Cutting the Chase

I know, the phrase is cutting to the chase. But that’s not what’s happening.

Poor Jake Calcutta has been in and out of my top drawer a hundred times the past 6 months. I’ve printed bits and read them, highlighting and underlining. I’ve binder-clipped and folded and organized and shuffled. I’ve enlisted pre-alpha readers.

I’ve ignored it mercilessly for weeks at a time.

A third of the way through, Jake left me. Hid out somewhere in the wilderness of Whatcomesnext and no matter how I coaxed, he wouldn’t talk to me.

Turns out he doesn’t see the point of the elaborate chase through time I’d imagined from Day 1.

Turns out he’s right.

Jake Calcutta is willing to wait with the patience of an oak for his prey to appear. Once it does, though, there is no “elaborate chase through time.” There is a pounce and a capture, his nemesis wriggling in his grasp, helpless.

Not with a series of whimpers. With a bang. A whack thump crunch bang.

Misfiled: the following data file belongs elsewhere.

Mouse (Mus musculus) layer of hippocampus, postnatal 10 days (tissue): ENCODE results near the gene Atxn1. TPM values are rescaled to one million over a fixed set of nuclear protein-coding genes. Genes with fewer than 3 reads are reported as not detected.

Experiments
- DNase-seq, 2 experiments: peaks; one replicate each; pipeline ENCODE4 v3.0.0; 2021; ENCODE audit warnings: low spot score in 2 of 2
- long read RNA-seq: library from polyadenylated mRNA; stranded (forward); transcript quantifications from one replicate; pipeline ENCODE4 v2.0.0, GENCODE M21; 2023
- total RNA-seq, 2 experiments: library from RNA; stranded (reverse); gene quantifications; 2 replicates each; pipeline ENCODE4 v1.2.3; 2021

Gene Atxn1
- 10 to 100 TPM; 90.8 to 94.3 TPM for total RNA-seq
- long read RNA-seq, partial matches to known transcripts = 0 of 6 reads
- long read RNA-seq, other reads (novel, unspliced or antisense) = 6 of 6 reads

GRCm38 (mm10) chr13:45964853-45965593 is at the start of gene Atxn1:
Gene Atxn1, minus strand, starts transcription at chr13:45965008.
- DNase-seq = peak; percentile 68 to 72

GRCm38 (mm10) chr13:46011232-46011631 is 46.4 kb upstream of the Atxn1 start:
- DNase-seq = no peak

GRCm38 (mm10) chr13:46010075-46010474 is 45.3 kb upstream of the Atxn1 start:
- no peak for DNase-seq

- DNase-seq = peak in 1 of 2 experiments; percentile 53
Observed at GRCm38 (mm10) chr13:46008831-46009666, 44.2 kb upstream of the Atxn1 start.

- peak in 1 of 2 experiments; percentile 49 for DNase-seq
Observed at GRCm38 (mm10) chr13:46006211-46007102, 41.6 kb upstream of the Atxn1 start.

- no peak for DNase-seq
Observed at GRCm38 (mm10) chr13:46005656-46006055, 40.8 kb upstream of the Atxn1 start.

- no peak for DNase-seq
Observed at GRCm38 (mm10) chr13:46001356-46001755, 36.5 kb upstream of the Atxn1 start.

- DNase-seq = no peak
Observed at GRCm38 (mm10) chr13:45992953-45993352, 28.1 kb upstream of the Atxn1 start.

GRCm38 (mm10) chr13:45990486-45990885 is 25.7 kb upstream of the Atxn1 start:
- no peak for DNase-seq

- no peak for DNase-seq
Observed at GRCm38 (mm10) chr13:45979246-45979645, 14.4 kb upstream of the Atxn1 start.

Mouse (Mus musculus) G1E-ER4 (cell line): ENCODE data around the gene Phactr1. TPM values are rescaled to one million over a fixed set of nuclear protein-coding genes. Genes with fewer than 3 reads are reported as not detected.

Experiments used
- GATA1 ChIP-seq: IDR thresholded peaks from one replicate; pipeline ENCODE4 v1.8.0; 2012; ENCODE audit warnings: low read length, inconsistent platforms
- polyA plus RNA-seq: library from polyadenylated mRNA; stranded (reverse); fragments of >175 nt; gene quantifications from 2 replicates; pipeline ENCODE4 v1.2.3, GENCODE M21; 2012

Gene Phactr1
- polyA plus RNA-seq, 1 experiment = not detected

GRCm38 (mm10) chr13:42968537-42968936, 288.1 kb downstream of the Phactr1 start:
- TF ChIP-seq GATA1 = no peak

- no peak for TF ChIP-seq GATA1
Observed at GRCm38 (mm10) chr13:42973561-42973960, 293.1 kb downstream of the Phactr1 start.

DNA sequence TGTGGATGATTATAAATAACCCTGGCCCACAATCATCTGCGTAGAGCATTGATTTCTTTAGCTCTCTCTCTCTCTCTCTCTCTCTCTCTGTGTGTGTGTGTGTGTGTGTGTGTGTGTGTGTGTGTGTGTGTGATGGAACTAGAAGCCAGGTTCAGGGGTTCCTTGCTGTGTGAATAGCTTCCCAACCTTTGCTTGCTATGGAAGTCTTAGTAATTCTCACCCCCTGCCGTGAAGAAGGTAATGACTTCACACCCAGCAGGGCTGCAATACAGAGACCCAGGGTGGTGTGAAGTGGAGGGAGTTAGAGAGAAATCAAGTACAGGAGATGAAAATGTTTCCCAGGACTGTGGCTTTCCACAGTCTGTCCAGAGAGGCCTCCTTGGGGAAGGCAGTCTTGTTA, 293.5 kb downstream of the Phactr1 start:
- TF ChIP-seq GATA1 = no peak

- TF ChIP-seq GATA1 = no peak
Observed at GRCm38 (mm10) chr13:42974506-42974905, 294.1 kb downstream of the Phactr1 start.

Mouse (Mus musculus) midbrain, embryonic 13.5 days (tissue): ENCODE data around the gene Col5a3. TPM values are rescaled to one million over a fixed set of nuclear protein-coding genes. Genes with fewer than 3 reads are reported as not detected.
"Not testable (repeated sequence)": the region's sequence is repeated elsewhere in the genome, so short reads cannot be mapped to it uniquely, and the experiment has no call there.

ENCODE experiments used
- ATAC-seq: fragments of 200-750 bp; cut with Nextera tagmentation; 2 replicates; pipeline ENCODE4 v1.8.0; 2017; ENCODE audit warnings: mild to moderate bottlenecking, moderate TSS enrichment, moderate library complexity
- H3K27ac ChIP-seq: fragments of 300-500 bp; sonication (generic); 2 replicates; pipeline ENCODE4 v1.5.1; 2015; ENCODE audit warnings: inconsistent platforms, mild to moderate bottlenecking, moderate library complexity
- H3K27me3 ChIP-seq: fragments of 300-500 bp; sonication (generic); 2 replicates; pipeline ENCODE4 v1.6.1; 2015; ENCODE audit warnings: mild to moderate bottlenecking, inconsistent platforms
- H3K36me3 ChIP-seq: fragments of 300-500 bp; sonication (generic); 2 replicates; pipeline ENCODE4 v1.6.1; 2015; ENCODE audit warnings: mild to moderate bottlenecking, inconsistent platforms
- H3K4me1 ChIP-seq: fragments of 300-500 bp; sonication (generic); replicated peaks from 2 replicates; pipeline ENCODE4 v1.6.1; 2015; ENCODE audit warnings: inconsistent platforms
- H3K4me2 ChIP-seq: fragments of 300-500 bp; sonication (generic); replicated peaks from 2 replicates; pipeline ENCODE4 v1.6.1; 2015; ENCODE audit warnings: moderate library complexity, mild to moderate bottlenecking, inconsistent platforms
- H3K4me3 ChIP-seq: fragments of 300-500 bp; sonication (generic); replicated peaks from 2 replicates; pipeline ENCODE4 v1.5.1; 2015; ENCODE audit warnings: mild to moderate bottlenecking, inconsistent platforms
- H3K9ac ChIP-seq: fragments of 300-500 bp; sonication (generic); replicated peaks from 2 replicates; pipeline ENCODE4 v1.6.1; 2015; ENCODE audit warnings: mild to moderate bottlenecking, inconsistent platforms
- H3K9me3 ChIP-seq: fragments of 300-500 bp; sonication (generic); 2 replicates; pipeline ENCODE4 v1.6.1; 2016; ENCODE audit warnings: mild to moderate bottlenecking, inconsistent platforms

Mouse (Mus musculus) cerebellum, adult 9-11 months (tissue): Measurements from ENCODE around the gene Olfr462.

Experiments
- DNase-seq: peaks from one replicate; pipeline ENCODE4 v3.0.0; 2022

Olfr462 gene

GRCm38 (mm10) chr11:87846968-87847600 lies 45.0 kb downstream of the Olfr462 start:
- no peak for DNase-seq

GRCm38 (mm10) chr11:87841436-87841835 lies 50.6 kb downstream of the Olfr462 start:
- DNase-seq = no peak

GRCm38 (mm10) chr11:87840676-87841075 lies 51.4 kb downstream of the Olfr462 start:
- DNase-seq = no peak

I’m coming out of a deep dark hole, Jake’s hand reaching down from the ledge to pull me up.

Character Study: Jake Calcutta

forestAs his quarry stumbled noisily along the path he moved silently on a parallel path through the trees. Occasionally he fell behind; unlike the supermen on film, it took time to move truly silently.

But his quarry was in no hurry, and so with spurts of speed through clear spaces, he kept up.

He carried no weapon; needed none but the one inside his head. He valued life, considered it sacred, and wouldn’t take a life unless it were the last desperate option — and even then, he knew he’d give his own before taking another without good cause.

This quarry was no threat, simply a source of information. He’d noticed the so-called tourist’s familiarity with customs in the market and realized they were the underling he’d been waiting for. Whatever function they performed for their employers, their function to him was simple.

To take him to those employers so he could destroy them.